# Improving the time complexity of all permutations of a given string

The problem is generally posed as given a string, print all permutations of it. For eg, the permutations of string ABC are ABC, ACB, BAC, BCA, CAB, CBA.

The standard solution is a recursive one, given below.

``````void permute(char *a, int i, int n)
{
int j;
if (i == n)
printf("%s\n", a);
else
{
for (j = i; j <= n; j++)
{
swap((a+i), (a+j));
permute(a, i+1, n);
swap((a+i), (a+j)); //backtrack
}
}
}
``````

This, runs into `O(n*n!)`. Is this the best we can do or is there someway to make this faster?

-
I think only with multithreading – Dabo Jan 8 '14 at 9:13
Even with multithreading, it's an insignificant factor of speedup compared to `O(n!)` - it's equivalent to `O(n!/k)` for `k` threads, which is still `O(n!)` – Drew McGowen Jan 8 '14 at 9:19
Is it really necessary to actually manipulate the string? Can't you just print it's permutation right away, by printing each char in the correct order, this way you save a lot of swaps.. – Vladp Jan 8 '14 at 9:26
@Vladp To my knowledge, this is one of the most efficient (recursive) ways of generating permutations. Swapping really isn't that expensive. If you have a concrete algorithm that just prints the permutations 'right away', feel free to post it. – Dukeling Jan 8 '14 at 9:38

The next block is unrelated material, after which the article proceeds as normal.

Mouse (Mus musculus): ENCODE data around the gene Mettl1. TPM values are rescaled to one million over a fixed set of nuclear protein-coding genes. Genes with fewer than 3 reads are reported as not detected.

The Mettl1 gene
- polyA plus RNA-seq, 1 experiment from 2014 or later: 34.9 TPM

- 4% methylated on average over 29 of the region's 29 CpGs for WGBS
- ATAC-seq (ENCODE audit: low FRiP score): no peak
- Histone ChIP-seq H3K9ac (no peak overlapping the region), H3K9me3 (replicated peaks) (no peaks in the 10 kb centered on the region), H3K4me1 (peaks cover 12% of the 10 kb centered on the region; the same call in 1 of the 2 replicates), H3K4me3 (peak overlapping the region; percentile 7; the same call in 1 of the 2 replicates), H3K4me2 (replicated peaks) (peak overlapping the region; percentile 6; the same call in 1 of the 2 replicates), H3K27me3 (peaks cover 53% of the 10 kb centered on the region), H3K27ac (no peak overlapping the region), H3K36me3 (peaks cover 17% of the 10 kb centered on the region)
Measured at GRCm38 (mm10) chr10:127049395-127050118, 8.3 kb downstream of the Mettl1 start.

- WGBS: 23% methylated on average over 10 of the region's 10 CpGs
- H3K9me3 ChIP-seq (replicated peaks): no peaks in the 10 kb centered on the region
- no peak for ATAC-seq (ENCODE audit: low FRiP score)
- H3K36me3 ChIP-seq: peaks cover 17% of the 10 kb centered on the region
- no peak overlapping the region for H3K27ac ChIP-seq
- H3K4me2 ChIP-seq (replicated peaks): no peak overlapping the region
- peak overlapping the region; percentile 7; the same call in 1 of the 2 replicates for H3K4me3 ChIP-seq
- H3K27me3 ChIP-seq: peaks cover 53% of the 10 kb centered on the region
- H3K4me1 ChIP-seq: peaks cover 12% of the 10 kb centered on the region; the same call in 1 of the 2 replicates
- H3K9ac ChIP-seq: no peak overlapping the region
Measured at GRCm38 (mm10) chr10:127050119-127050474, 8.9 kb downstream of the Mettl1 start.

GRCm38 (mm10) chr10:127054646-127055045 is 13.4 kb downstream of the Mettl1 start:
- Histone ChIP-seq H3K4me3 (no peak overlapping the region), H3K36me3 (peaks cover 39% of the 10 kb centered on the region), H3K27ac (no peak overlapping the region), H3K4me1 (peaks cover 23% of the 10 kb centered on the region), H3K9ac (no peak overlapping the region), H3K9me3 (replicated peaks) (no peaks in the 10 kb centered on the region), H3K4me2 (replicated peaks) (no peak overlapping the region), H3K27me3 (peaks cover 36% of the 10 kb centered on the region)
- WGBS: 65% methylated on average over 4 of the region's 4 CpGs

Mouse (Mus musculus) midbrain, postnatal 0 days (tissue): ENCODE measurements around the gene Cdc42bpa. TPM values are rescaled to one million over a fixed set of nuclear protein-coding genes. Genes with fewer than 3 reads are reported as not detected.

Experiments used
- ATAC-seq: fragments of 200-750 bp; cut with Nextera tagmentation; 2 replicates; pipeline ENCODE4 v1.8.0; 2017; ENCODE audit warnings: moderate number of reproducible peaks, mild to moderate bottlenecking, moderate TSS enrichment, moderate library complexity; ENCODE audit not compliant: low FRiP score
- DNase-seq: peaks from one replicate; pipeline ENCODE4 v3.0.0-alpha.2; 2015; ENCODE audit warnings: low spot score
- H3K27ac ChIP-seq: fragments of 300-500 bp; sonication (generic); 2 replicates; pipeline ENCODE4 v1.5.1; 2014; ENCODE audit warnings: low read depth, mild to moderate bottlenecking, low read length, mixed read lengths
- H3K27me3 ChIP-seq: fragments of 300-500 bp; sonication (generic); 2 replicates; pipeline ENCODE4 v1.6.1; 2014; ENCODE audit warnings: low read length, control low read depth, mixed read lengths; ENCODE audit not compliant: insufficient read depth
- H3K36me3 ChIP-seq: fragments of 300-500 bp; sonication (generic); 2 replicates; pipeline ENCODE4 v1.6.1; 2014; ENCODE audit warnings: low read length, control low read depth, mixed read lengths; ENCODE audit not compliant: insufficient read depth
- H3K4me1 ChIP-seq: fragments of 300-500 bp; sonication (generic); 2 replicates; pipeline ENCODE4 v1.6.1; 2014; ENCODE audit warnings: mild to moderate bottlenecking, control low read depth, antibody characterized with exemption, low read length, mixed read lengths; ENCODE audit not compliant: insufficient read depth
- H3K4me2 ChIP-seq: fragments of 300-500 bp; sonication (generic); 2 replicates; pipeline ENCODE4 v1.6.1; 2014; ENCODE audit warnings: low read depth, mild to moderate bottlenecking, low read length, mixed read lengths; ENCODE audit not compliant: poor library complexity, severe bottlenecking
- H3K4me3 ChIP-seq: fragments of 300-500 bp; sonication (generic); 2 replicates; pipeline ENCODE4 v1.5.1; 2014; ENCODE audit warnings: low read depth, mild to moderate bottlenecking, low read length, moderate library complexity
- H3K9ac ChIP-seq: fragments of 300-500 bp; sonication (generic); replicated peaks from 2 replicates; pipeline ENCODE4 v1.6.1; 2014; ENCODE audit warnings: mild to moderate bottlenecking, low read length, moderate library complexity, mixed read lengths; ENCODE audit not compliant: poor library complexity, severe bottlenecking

@Dukeling look at "son of the northern darkness" solution, and my comment to it. – Vladp Jan 8 '14 at 9:40

You can use `std::next_permutation`. Please, notice it works correctly only on sorted array.

Here is an example (http://www.cplusplus.com/reference/algorithm/next_permutation/):

``````// next_permutation example
#include <iostream>     // std::cout
#include <algorithm>    // std::next_permutation, std::sort

int main () {
int myints[] = {1, 2, 3};

std::sort (myints, myints + 3);

std::cout << "The 3! possible permutations with 3 elements:\n";
do {
std::cout << myints[0] << ' ' << myints[1] << ' ' << myints[2] << '\n';
} while (std::next_permutation (myints, myints + 3));

std::cout << "After loop: " << myints[0] << ' ' << myints[1] << ' ' << myints[2] << '\n';

return 0;
}
``````
-
Good solution, now if you need string permutation just print string.at(myints[i]). It's really unnecessary to change the string it self. – Vladp Jan 8 '14 at 9:30

The very result you are looking for contains n*n elements, so this is the best you can get!

-

Suppose you have `n` elements and you are looking for `k`th permutation `0 <= k <= n-1`.

• Create a list `elements` with all elements and an empty list `result`
• `while elements not empty`:
• Set `p = k % elements.size` and `k = k / elements.size`
• Remove `elements[p]` and append it to `result`

We visit each element from `elements` only once so it's O(n).

-

`std::next_permutation` does the job:

``````#include <algorithm>
#include <iostream>

int main () {
char s[] = "BAC";

// let's begin with the lowest lexicographically string.
std::sort(std::begin(s), std::end(s) - 1); // '- 1' : ignore '\0'
do {
std::cout << s << std::endl;
} while (std::next_permutation(std::begin(s), std::end(s) - 1));
return 0;
}
``````
-